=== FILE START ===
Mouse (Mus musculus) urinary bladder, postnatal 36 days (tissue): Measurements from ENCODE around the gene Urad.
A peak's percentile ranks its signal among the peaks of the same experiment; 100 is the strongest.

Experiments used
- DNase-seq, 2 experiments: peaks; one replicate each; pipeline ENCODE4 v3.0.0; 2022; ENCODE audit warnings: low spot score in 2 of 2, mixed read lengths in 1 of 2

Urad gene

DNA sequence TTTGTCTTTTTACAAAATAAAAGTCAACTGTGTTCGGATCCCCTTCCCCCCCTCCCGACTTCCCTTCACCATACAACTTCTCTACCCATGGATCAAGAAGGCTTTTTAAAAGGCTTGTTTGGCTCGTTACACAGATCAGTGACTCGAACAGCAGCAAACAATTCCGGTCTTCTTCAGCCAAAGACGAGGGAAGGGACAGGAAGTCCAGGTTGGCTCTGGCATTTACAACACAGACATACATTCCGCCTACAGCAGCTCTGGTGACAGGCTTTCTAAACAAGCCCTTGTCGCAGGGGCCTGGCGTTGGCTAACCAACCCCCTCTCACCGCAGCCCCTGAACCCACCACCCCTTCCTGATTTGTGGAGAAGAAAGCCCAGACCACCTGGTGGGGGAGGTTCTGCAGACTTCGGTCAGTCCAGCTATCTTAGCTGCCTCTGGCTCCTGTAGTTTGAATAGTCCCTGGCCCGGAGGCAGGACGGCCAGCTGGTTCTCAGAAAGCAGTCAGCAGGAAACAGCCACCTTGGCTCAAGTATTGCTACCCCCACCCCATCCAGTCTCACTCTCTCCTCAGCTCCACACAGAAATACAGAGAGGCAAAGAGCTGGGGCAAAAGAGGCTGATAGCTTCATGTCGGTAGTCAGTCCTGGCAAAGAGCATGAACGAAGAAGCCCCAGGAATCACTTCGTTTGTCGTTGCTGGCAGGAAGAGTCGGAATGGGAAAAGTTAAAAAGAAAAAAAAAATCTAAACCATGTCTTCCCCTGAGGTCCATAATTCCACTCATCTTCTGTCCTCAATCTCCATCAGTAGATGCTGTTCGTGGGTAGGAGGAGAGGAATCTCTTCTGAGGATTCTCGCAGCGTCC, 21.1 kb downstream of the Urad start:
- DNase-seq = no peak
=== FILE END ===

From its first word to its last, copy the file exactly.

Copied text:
Mouse (Mus musculus) urinary bladder, postnatal 36 days (tissue): Measurements from ENCODE around the gene Urad.
A peak's percentile ranks its signal among the peaks of the same experiment; 100 is the strongest.

Experiments used
- DNase-seq, 2 experiments: peaks; one replicate each; pipeline ENCODE4 v3.0.0; 2022; ENCODE audit warnings: low spot score in 2 of 2, mixed read lengths in 1 of 2

Urad gene

DNA sequence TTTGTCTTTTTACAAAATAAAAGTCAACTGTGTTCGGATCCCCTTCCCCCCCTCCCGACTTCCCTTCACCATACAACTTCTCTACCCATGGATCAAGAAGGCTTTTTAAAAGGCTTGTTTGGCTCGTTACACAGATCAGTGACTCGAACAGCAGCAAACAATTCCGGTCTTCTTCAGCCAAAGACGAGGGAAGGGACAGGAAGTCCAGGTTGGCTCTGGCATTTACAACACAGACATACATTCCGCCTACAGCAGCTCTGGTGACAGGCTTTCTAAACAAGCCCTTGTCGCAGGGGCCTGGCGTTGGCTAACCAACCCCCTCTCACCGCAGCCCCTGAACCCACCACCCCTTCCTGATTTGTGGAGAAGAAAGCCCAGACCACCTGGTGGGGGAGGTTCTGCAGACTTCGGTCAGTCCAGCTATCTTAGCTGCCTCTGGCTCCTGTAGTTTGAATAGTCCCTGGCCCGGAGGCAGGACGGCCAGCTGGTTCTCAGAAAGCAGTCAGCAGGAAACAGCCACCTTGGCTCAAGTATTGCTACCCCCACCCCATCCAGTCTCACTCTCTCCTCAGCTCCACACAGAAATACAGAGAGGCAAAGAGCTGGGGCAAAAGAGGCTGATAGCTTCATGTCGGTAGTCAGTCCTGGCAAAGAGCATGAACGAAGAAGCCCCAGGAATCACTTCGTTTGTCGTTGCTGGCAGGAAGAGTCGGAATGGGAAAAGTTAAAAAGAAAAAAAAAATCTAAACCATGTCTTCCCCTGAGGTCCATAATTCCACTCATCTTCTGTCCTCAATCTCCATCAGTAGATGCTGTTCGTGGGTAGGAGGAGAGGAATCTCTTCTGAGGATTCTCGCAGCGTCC, 21.1 kb downstream of the Urad start:
- DNase-seq = no peak